When you’re a leader — no matter how long you’ve been in your role or how hard the journey was to get there — you are merely overhead unless you’re bringing out the best in your employees. Unfortunately, many leaders lose sight of this.
Power, as my colleague Ena Inesi has studied, can cause leaders to become overly obsessed with outcomes and control, and, therefore, treat their employees as means to an end. As I’ve discovered in my own research, this ramps up people’s fear — fear of not hitting targets, fear of losing bonuses, fear of failing — and as a consequence people stop feeling positive emotions and their drive to experiment and learn is stifled.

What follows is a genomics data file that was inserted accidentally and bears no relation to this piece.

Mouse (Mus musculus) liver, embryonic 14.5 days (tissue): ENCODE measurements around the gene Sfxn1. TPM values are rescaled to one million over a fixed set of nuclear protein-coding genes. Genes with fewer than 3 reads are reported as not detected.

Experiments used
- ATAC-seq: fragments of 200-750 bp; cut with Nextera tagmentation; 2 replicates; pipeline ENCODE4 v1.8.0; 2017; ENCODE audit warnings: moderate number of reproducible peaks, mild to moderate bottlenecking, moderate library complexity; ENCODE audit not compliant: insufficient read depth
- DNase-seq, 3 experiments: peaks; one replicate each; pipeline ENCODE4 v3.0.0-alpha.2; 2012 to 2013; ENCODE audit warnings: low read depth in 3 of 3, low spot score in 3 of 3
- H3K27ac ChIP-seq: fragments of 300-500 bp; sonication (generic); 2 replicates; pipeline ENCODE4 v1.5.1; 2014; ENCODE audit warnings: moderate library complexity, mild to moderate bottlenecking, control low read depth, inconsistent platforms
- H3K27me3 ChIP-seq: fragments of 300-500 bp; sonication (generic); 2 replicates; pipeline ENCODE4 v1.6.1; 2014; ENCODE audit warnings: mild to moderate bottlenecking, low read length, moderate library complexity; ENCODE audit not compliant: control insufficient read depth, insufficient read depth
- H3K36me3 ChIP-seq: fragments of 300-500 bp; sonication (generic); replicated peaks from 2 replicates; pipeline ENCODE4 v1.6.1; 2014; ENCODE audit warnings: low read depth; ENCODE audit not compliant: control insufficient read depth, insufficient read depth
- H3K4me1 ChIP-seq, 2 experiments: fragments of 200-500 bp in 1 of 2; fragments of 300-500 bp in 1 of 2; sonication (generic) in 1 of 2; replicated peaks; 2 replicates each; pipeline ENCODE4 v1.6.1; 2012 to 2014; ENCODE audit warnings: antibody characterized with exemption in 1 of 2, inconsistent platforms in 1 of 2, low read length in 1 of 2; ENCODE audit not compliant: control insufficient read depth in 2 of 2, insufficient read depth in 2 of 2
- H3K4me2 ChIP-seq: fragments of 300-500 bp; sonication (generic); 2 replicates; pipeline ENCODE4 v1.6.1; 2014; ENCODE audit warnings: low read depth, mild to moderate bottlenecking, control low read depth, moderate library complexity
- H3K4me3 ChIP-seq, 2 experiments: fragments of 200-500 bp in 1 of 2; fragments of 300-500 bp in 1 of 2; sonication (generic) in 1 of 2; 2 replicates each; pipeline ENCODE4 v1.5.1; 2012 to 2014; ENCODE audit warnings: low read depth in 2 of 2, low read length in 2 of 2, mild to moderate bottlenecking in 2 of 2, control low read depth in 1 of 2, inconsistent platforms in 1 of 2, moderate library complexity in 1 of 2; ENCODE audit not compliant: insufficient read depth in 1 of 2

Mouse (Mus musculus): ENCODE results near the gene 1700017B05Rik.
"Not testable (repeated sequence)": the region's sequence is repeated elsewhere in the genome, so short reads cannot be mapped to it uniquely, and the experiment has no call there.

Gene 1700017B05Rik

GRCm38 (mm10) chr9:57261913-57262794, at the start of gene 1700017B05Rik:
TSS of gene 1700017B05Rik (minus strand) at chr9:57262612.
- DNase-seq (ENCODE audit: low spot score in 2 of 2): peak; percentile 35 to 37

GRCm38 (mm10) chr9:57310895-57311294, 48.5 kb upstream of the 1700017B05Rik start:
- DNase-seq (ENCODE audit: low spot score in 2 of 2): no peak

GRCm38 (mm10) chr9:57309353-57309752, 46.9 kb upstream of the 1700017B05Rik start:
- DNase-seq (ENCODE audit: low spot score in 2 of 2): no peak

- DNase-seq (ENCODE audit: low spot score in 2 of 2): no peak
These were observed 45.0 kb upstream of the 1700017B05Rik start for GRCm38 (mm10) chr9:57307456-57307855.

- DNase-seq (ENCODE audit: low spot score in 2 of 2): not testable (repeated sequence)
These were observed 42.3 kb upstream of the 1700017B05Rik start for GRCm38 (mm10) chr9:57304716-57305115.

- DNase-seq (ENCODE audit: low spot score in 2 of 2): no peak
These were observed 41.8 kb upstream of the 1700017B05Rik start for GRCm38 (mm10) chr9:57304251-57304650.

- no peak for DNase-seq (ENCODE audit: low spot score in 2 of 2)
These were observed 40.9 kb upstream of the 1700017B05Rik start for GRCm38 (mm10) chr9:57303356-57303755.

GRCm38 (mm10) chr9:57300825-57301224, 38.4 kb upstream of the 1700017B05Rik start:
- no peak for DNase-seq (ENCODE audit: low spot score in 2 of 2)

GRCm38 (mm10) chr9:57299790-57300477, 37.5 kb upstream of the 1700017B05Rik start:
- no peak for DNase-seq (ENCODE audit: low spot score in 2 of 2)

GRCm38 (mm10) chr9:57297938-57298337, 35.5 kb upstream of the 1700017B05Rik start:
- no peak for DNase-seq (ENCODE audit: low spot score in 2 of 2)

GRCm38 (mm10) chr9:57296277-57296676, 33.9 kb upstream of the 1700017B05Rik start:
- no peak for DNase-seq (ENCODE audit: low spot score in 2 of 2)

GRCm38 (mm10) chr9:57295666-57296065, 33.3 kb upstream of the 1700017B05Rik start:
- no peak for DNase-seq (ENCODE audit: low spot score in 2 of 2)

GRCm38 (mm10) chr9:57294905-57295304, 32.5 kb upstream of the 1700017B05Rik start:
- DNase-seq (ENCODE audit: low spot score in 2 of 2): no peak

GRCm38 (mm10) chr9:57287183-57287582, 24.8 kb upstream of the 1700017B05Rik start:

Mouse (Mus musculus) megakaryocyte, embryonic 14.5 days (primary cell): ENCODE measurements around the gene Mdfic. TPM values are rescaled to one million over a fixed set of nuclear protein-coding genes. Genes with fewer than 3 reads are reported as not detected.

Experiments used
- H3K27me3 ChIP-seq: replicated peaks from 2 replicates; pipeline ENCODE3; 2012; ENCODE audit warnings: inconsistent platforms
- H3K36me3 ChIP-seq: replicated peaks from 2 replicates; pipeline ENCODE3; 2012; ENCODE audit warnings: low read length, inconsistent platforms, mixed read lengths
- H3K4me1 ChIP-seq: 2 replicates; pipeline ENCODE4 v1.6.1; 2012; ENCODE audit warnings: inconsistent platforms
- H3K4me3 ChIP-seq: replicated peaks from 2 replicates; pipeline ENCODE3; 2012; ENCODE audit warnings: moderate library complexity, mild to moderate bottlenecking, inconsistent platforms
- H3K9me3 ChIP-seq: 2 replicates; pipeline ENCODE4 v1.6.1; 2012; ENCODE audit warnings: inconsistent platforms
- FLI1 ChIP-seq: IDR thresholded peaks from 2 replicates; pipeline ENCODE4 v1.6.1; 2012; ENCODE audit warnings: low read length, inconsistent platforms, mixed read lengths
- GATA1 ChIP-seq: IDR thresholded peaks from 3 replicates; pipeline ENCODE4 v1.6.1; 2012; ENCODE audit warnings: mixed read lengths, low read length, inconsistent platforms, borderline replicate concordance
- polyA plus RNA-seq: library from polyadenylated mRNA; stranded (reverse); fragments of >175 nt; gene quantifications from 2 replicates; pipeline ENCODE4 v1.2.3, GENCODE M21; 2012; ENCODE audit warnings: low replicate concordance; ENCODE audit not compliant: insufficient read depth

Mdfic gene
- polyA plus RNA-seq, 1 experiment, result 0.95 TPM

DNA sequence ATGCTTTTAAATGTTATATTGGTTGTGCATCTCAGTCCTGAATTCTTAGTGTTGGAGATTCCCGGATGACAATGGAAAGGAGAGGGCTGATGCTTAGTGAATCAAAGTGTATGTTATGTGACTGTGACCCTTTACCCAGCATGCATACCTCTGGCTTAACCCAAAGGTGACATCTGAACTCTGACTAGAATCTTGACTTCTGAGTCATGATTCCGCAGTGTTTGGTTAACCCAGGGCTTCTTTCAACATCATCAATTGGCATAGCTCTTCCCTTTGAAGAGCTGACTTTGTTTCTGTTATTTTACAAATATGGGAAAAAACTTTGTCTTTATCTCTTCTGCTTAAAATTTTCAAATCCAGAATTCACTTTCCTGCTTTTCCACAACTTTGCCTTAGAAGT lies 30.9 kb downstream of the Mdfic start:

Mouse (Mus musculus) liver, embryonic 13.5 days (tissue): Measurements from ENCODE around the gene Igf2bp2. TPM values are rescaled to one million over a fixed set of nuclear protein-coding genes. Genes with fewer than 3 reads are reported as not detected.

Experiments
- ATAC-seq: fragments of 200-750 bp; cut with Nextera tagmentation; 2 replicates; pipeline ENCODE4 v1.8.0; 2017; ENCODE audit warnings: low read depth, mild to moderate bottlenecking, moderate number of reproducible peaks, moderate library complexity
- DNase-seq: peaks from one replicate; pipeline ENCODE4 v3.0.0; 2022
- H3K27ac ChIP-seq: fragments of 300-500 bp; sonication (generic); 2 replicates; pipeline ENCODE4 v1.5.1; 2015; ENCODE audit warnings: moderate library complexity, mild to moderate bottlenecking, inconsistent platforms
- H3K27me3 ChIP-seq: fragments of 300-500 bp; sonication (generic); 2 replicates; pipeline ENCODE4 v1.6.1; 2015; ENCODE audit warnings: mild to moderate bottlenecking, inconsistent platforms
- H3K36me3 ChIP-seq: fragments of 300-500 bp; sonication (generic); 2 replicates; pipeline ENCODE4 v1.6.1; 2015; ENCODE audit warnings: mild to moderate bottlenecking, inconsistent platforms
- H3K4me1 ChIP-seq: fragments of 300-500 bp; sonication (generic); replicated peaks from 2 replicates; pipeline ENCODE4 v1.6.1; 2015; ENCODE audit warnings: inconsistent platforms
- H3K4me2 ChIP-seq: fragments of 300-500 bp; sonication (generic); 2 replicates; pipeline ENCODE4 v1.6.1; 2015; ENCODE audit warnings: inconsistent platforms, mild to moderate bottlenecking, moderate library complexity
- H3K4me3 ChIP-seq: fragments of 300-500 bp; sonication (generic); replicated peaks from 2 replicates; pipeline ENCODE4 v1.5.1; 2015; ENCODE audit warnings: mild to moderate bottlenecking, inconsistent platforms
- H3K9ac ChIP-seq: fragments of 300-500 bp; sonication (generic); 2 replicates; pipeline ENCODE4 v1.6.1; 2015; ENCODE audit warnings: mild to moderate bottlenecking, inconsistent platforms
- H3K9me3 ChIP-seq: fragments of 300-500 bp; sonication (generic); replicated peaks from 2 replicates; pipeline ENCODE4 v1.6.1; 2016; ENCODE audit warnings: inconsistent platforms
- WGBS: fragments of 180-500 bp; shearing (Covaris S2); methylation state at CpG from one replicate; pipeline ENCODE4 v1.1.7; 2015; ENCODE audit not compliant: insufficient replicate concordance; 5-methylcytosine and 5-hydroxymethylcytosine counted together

Take for example a UK food delivery service that I’ve studied. The engagement of its drivers, who deliver milk and bread to millions of customers each day, was dipping while management was becoming increasingly metric-driven in an effort to reduce costs and improve delivery times. Each week, managers held weekly performance debriefs with drivers and went through a list of problems, complaints, and errors with a clipboard and pen. This was not inspiring on any level, to either party. And, eventually, the drivers, many of whom had worked for the company for decades, became resentful.
Take for example a UK food delivery service that I’ve studied. The engagement of its...